Take the 2-minute tour ×
Mathematics Stack Exchange is a question and answer site for people studying math at any level and professionals in related fields. It's 100% free, no registration required.

Using the notation in the Wikipedia article on the hypergeometric distribution, I'm curious how one would obtain the maximum likelihood estimate for parameter $m$, the number of white marbles, given $T$ trials from the same urn. For convenience, I'll copy/paste the notation from the article:

Suppose you are to draw $n$ marbles without replacement from an urn containing $N$ marbles in total, $m$ of which are white. The hypergeometric distribution describes the distribution of the number of white marbles drawn from the urn, $k$.

Again, assuming I conduct $T$ trials, at each trial, I take $n$ balls from the urn, and $k_i$ is the number of white balls at trial $i$. Define $K = (k_1,\ldots,k_T)$. Then the likelihood function $L$: $$L(m; K, N, n) = \prod_i^T \frac{\binom{m}{k_i}\binom{N-m}{n-k_i}}{\binom{N}{n}}$$

Taking a hint from this post, I first tried to solve the inequality: $$L(m;K,N,n) \geq L(m-1;K,N,n)$$ when $T=1$. From this I obtained $$m \leq \frac{Nk+k}{n}$$ so the MLE should be $$m = \left\lfloor \frac{Nk+k}{n} \right\rfloor$$

Now, I'm stuck when I try to generalize to $T \geq 2$.

I first tried doing the same as above and I ended up with the following unwieldy inequality: $$\prod_i^T \frac{m}{m-k_i} \geq \prod_i^T \frac{N-m+1}{N-m-n+k_i+1}$$ which I'm not sure how to solve.

Then I tried to take the log of the likelihood and differentiate as if $m$ were defined over positive reals and I ended up with an equally unwieldy equation to solve: $$\sum_i^T \left(\Psi(m+1) - \Psi(m-k_i+1) - \Psi(N-m+1) + \Psi(N-m-n+k_i+1)\right) = 0$$ where $\Psi$ is the digamma function (i.e. the derivative of the log-gamma function).

My intuition tells me the solution to either of the above would look something like this: $$m = \left\lfloor \frac{(N+1)\sum_i^T k_i}{Tn} \right\rfloor$$ but I have no idea how to get here.

The motivation for this problem is pure curiosity, since I've never seen a MLE for the hypergeometric distribution in terms of $m$.

share|improve this question
add comment

2 Answers

up vote 4 down vote accepted

Here is an approximate solution. The Poisson approximation to the hypergeometric disribution valid for $\frac{m}{N}<<1$ and $n>>1$, has the form:

$P(K = k|n, M, N) = \frac{exp(-\frac{nm}{N}) (\frac{nm}{N})^k}{k!}$

The likelihood function becomes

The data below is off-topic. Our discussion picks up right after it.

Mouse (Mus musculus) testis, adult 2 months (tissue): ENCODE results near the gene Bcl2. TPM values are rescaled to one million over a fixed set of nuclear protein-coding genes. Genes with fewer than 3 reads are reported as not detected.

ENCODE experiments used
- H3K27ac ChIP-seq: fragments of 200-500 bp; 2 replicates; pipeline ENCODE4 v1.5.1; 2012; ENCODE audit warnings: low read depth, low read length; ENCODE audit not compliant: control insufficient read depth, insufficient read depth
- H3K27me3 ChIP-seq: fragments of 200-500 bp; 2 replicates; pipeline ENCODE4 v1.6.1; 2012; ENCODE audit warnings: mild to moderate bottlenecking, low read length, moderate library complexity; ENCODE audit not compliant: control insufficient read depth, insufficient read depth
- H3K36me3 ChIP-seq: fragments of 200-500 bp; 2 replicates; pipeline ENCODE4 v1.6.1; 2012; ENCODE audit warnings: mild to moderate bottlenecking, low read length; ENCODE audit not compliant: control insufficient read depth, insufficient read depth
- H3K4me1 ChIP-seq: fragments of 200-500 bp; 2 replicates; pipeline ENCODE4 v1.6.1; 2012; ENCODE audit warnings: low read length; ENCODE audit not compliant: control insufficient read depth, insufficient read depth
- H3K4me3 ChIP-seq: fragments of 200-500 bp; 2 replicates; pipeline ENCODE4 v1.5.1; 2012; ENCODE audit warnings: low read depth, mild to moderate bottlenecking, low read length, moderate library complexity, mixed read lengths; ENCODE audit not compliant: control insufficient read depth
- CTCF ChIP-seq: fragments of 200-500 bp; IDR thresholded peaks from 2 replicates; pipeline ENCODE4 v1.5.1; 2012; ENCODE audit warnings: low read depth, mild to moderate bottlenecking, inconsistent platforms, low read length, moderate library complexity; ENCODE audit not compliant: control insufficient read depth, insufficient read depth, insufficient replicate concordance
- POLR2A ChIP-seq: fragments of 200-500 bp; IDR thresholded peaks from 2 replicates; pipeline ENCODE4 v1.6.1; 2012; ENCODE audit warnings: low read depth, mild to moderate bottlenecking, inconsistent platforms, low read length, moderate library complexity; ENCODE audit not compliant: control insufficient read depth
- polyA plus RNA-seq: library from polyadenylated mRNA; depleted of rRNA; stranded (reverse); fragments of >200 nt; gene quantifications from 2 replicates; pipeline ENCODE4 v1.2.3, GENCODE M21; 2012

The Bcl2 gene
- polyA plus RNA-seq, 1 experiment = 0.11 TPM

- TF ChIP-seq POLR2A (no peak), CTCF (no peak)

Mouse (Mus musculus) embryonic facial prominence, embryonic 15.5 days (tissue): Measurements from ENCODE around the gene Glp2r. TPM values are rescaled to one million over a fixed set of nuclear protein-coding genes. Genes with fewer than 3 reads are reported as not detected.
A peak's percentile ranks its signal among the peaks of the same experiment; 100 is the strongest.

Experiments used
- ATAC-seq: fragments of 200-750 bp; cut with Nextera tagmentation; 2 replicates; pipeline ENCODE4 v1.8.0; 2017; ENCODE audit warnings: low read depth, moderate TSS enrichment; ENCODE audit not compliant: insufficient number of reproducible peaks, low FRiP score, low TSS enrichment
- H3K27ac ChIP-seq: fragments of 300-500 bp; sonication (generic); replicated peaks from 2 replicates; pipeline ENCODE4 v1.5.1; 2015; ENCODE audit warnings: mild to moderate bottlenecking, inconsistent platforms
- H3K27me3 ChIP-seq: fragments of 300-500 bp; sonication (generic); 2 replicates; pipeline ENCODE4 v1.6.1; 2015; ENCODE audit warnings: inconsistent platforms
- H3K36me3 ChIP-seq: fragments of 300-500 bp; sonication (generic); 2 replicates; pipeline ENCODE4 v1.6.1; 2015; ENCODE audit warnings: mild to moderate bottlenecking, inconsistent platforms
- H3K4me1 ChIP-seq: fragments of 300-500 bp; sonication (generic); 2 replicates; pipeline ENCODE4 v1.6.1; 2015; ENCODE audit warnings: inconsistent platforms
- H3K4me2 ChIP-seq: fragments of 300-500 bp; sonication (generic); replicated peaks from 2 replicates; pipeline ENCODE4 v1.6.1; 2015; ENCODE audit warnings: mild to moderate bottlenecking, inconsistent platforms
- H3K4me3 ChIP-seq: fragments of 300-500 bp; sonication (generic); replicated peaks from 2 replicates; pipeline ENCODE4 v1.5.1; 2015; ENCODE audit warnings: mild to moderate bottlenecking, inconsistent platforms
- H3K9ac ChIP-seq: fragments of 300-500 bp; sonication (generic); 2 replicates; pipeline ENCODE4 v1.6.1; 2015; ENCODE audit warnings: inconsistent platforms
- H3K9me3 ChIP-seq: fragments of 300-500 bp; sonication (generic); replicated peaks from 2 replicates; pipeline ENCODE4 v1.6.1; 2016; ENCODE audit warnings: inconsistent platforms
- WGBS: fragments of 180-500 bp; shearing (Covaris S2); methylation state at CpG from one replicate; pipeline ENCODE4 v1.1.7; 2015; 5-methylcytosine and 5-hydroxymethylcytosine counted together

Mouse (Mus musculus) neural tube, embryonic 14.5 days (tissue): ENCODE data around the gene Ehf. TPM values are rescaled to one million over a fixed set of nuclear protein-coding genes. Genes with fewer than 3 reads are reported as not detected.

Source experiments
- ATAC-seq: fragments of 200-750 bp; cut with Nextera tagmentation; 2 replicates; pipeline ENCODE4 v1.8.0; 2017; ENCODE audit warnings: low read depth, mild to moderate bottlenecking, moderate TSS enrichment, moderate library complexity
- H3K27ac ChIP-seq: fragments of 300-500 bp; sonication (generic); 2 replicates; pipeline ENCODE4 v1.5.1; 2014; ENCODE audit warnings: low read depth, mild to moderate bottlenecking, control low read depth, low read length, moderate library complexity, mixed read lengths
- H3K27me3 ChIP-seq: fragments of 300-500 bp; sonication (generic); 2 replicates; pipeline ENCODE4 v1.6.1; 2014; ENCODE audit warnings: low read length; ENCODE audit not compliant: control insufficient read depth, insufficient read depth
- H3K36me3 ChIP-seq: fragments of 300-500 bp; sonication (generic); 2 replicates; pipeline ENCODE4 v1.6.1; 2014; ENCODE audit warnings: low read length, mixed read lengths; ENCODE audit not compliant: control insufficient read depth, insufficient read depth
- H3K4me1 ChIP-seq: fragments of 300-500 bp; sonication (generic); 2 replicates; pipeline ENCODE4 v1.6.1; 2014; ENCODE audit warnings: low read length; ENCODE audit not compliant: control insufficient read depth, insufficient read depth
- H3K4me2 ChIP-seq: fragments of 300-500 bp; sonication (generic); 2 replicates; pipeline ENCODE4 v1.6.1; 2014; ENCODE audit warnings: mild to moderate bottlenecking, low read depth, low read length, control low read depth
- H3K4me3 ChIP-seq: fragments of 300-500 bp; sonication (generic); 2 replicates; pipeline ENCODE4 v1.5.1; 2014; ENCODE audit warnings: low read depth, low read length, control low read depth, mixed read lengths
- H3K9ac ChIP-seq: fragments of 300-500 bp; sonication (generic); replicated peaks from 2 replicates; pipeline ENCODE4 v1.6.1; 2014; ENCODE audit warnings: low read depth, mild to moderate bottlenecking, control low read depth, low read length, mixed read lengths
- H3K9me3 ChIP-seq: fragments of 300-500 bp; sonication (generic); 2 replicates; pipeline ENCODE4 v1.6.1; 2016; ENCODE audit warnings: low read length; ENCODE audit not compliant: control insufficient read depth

$L(m;n,N) = \frac{exp(-\frac{Tnm}{N}) (\frac{nm}{N})^{\sum_i^T k_i}}{\prod_i^T k_i!}$

which can be easily solved to obtain:

$ m = \frac{N\sum_i^T k_i}{Tn} $

share|improve this answer
add comment

The condition you obtained $$ \prod_{i=1}^T \frac{m}{m-k_i} \geq \prod_{i=1}^T \frac{N-m+1}{N-m-n+k_i+1} $$ is correct. Rewriting it as $$ \prod_{i=1}^T \left(1+\frac{k_i}{m-k_i}\right) \geq \prod_{i=1}^T \left(1+\frac{n-k_i}{N-m-n+k_i+1}\right) $$ makes obvious the fact that the LHS is a decreasing function of $m$ and the RHS is an increasing function of $m$. Let $k^*$ denote the minimum value of $k_i$ over $i$. When $m\to k^*$, $m>k^*$, the LHS goes to infinity and the RHS stays finite. When $m\to N-n+k^*+1$, $m<N-n+k^*+1$, the LHS stays finite and the RHS goes to infinity. These observations prove that there exists a unique maximum likelihood estimator of $m$.

Its value is close to the root of a polynomial in $m$ whose degree is a priori at most $2T$. The terms of degree $2T$ cancel and a careful inspection shows that the coefficient of $m^{2T-1}$ is $nT$, hence not zero (this fact alone is sufficient to prove that there exists at least a solution since the degree of the polynomial is odd).

Finally one must find the unique root in the relevant range of a polynomial of degree $2T-1$ hence a closed form formula for the maximum likelihood estimator of $m$ is unlikely when $T\ge3$, the cases $T=1$ (linear polynomial) and $T=2$ (degree $3$ polynomial) being solvable.

share|improve this answer
add comment

Your Answer

 
discard

By posting your answer, you agree to the privacy policy and terms of service.

Not the answer you're looking for? Browse other questions tagged or ask your own question.